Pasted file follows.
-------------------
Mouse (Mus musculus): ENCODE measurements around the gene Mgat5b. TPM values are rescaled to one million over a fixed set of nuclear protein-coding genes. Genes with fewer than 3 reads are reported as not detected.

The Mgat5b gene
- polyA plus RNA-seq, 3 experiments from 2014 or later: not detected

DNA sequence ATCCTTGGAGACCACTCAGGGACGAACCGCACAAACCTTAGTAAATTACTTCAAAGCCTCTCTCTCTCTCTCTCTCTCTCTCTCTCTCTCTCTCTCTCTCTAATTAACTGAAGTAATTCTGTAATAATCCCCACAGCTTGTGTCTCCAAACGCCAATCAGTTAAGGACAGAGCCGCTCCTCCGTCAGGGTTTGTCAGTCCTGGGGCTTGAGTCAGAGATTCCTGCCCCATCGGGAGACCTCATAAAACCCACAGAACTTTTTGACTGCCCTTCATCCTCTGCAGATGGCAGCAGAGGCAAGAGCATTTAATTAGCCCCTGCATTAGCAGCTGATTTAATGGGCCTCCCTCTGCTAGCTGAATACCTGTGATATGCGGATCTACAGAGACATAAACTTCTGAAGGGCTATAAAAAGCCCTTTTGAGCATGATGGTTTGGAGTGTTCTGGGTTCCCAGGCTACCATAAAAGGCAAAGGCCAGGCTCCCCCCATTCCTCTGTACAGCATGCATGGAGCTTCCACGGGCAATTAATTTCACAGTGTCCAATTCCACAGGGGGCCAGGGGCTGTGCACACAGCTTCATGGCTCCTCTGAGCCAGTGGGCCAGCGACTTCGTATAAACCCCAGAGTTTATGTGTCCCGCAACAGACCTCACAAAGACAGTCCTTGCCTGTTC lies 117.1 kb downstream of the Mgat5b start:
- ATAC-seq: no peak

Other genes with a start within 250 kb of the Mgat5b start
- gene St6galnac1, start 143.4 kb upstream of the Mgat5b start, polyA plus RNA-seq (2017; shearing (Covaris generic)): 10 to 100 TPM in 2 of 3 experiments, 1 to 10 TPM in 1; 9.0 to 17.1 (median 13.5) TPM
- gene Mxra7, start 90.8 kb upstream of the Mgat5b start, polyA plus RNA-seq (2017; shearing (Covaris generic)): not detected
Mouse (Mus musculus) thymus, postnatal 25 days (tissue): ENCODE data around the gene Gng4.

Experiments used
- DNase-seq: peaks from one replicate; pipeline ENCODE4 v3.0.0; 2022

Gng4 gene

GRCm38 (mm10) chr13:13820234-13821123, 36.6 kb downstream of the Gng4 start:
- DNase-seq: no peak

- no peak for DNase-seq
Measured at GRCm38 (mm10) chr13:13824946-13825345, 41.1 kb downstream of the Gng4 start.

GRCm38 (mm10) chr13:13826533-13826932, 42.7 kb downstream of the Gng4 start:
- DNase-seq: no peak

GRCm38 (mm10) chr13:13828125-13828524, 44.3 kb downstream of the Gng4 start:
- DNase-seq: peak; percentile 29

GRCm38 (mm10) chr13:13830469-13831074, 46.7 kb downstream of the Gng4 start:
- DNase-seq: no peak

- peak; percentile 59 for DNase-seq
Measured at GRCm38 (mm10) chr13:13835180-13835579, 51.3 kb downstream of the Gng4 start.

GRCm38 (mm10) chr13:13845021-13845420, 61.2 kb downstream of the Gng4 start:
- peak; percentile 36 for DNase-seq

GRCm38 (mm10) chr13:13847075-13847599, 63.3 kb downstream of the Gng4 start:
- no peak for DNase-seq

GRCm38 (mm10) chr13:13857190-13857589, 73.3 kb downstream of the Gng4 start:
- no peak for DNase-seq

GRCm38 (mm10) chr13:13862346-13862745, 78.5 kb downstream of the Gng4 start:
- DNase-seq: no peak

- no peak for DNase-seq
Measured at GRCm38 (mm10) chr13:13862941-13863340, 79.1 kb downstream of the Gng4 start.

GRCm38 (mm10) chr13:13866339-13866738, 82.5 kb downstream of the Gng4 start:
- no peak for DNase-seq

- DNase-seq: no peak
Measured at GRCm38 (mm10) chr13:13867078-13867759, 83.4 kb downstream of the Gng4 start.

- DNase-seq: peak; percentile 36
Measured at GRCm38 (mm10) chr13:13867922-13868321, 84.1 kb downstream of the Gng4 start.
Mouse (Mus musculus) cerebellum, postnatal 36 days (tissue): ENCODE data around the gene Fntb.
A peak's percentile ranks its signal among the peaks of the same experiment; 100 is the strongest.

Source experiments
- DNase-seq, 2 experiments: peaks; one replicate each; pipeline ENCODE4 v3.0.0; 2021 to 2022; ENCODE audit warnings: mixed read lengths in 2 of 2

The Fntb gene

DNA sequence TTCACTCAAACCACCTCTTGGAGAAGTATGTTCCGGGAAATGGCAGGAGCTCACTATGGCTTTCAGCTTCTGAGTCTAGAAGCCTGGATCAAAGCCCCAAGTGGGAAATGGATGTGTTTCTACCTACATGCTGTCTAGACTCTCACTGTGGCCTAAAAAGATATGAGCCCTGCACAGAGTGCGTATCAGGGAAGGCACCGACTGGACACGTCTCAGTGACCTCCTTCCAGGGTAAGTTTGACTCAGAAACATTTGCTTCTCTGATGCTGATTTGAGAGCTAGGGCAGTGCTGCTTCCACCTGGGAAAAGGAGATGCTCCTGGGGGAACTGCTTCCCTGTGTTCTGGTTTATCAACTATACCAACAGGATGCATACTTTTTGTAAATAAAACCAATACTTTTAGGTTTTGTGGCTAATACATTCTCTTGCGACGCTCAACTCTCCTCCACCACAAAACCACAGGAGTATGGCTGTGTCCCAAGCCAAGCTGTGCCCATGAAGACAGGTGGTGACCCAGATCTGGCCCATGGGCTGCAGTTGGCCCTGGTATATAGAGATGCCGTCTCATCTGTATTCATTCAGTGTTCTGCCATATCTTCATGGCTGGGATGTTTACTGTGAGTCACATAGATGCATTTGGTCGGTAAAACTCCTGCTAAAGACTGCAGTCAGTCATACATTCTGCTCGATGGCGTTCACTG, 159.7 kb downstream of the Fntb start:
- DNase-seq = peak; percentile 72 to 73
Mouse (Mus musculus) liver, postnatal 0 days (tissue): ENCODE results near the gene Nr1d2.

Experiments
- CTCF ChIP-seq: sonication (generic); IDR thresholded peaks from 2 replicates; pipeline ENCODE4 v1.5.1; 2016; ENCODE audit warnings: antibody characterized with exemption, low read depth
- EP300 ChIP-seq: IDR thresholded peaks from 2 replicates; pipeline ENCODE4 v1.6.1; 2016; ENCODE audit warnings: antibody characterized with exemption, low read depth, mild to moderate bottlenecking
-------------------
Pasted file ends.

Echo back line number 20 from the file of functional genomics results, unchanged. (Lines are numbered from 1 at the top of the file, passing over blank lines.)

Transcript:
- DNase-seq: peak; percentile 29